Many thought Thu would abandon her lover once Tú’s property had all gone. Yet, one year, two then three years, when Nhí was nearly five years old, she was still around. Tú decided to give his little girl to Thu’s mother, knowing he couldn’t provide the life she deserved. “My mother is too old to look after her and my uncles and aunts are too busy. I want her to be a good girl,” Tú thought to himself.
With Thu’s mother, Nhí began to do her homework and excelled at school.
“Bless Hai’s soul,” old Nga prayed.
To everybody’s surprise, Thu remained by Tú’s side for many years despite his continued infidelity. Sometimes, she kicked up a fuss about his bad behaviour. But to no avail.
“This house cost a lot of my money and effort. What’s the use of abandoning him?” she said to herself.
* * *
As for Nhí, she was miserable before meeting Quân. She had refused to see Tư at all because of how he had hurt her mother.
So naturally, Nhí nearly fainted when she heard her husband had a mistress too. She had thought Quân was different from her father, a faithful man. She realised he was also a flirt and obsessed with young and pretty girls. When he was away from home for days at a time going God-knows-what she was at her wit’s end. She wanted to let things run their course, yet when she thought of her little Nị, she decided to stand up.
“Make a choice: either me and our little child or that whore,” Nhí told Quân. She knew that she shouldn’t leave the house, as in her view, it was a woman’s castle. When Nị was four months old, she asked her husband’s sister to look after her while she learned how to be a bricklayer. “I’ll have to provide for my kid, with or without him.” she whispered to herself.
In her heart of hearts, Nhí knew that her husband’s woman would soon give him up as love was one thing, but being a wife was another matter, much more difficult.
* * *
Nhí had never understood why Thu stayed with her father despite the way his relatives treated her. Meanwhile, her lover, often away from home, got his kicks in other women’s’ pants. She pitied Thu when she learned she lived alone, surrounded by bitchy neighbours. Nhí dropped in on her often.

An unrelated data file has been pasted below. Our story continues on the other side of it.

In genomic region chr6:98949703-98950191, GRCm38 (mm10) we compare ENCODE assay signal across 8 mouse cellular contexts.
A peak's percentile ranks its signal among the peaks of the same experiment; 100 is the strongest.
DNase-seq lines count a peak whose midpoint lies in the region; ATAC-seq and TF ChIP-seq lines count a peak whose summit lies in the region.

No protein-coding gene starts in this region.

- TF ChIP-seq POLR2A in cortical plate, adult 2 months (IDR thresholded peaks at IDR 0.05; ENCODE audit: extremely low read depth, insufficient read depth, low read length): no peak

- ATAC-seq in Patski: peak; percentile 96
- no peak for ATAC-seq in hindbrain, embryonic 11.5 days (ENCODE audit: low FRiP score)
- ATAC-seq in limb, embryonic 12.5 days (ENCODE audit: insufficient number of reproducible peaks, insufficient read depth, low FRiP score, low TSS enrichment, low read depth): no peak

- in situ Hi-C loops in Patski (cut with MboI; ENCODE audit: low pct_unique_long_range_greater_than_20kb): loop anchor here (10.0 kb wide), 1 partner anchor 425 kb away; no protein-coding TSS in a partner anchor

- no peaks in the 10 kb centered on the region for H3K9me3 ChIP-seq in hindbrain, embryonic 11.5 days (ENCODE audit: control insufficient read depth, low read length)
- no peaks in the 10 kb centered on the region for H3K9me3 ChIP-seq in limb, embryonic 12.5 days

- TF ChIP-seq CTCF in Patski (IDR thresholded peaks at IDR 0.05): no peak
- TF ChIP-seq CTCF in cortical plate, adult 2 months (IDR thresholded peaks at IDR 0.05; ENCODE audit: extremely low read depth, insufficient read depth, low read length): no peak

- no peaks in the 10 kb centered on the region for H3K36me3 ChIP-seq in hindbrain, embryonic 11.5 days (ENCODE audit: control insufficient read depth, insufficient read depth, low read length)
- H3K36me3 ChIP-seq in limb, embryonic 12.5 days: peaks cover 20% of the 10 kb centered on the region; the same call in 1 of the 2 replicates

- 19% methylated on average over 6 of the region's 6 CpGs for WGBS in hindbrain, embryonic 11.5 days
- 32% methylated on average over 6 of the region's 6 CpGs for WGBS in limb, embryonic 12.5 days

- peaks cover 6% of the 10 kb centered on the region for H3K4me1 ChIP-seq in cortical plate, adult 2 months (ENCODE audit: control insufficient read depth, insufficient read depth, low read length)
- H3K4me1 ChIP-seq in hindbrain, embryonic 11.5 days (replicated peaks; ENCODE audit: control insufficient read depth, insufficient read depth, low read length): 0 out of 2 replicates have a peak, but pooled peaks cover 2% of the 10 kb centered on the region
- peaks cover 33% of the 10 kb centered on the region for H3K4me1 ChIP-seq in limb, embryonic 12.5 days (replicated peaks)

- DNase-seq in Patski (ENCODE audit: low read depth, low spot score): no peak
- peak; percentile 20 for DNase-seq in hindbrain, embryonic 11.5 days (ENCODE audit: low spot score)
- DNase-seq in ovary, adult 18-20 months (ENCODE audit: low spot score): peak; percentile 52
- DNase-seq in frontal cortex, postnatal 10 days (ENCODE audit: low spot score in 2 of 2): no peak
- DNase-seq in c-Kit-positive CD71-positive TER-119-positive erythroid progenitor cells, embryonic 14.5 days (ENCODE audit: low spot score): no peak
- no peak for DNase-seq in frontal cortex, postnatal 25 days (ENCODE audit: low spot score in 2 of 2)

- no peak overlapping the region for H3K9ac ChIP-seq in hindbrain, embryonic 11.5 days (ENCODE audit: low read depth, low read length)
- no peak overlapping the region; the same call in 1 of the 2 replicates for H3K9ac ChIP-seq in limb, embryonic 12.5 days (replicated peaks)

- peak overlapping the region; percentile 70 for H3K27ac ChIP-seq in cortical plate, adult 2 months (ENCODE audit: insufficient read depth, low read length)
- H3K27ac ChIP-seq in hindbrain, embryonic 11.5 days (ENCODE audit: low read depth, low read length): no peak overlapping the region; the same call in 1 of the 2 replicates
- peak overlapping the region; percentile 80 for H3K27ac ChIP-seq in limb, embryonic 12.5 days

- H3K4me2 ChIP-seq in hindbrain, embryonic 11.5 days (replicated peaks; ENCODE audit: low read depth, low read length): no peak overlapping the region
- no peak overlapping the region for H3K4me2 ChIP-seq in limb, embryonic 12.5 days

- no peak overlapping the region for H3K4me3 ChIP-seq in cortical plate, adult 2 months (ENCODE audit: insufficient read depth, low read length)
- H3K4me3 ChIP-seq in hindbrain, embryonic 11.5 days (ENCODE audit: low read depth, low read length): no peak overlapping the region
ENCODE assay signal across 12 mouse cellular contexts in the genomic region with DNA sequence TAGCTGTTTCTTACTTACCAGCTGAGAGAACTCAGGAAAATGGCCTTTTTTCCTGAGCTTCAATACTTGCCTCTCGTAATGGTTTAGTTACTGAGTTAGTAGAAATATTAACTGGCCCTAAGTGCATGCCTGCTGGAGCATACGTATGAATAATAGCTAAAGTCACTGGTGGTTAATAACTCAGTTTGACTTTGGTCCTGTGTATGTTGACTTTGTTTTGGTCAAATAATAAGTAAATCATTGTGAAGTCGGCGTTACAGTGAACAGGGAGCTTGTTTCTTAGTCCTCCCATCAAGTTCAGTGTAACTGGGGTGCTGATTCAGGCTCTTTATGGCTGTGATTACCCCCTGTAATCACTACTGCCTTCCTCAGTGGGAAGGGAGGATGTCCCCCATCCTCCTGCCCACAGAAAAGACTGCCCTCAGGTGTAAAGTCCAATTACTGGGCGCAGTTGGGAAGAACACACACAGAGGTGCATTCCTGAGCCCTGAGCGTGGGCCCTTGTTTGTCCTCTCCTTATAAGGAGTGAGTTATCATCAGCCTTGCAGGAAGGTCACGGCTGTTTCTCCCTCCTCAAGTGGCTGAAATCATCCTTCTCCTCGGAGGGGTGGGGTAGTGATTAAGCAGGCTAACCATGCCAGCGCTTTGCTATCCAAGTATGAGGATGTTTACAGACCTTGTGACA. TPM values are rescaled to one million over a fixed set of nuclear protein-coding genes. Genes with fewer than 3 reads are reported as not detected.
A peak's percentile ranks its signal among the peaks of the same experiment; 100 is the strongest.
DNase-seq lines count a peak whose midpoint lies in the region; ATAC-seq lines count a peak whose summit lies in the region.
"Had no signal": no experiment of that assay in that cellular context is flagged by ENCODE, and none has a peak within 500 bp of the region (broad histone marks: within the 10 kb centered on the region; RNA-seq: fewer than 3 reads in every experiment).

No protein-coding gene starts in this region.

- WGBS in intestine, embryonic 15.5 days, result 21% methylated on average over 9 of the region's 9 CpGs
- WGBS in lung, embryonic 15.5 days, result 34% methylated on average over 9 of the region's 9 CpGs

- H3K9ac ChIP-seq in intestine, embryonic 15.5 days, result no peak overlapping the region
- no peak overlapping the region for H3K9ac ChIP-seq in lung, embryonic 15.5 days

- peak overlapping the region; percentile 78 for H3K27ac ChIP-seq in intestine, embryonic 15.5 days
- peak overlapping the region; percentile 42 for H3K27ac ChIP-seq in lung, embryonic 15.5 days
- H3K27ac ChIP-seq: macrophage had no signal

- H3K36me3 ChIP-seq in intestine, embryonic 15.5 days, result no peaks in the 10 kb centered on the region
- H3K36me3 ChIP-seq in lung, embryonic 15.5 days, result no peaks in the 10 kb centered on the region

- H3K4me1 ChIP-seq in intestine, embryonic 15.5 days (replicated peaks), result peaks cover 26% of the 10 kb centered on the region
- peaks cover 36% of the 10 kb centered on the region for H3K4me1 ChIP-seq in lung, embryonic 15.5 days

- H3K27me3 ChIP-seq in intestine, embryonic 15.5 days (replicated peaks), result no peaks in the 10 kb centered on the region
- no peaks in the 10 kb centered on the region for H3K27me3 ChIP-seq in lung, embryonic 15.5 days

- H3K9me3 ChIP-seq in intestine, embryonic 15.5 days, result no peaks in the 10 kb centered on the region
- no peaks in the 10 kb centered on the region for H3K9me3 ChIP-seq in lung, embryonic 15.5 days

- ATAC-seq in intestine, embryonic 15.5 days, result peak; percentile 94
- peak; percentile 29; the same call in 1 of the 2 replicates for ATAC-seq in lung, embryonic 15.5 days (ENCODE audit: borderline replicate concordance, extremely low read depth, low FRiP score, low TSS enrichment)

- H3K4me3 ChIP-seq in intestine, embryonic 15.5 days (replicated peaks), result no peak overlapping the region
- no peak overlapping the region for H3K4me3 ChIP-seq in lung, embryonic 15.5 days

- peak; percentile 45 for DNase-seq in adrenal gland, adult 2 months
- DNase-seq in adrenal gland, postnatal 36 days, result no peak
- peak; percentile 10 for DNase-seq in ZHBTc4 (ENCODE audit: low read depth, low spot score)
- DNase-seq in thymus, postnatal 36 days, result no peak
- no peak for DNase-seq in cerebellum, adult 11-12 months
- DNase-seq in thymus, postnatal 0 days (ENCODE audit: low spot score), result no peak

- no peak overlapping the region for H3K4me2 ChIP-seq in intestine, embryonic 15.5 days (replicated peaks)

“Have dinner with me, I insist. Why don’t you take Nị?” Thu said to her.
Unfortunately for Thu she had been unable to have a child.
“That’s her fate!” remarked one of the villagers. “She’s paying for stealing Nhí’s father away.”
Nhí saw her stepmother was miserable. She greatly looked forward to her husband’s homecoming, night after night. She craved hearing his unsteady steps in the dark. Nhí glanced at Nị as she slept. She hoped that her little one would never experience any suffering in her childhood.
That afternoon, Nhí went to the local health centre for a painkilling injection because over the past three days she could barely breathe. She felt something heavy squeezing her heart hard. She was having a heart attack. Her whole body was soaked in sweat. She rushed towards the gate.
“Can anybody help me?” she shrieked.
A woman came to her rescue. She wiped Nhí’s face and applied some oil to her temples. Nhí turned to her little Nị. It seemed to her that someone was standing before her, it was her mother’s silhouette. The ill-fated young woman swept her hand over her daughter’s head. Meanwhile, in the dim light, Nhí heard crying. They were not Nị’s. They were hers! Then amid the howl of a cold wind, she recognised the cries of little Nị. She ached to gather her up in her arms and comfort her, but couldn’t.
“Her lower jaw has gone stiff,” remarked one person.
“Call an ambulance to take her to hospital,” said another.
“Phone her husband to tell him to come home immediately,” urged another.
“Dear Nhí, stay with your little child. She needs you,” moaned an old woman.
It seemed to Nhí that she was being pulled into an empty room, where there was neither sound nor light.
* * *
Early the next morning, Nhí’s body was taken home from the provincial hospital.
Quân sat silently beside his wife, like a statue, while little Nị played next door. A white hat was placed at Nhí’s feet, where donations, mostly small though, were dropped in. In that poor village, sympathy was valued more than money.
According to the hospital doctors, had Nhí suffered from a massive brain hemorrhage.
“Nhí, how could you leave your kid alone?” cried Quân’s sister. Then turning to him she cursed him, “She died alone and in pain you know. When she was ill, you paid no attention to her health. What kind of a man are you?” she added.
After Nhí’s death, inside the house, cold and dismayed, Quân lived alone with his little daughter.
“In my dreams, I see Nhí standing beside my bed, asking me to give my breast milk to her child,” disclosed one young woman. “So do we,” chimed in her friends. “Quân once told me that if he remarries, his new wife will have to love his daughter dearly. Maybe, Nhí’s soul will bless both of them,” a woman declared.
Translated by Văn Minh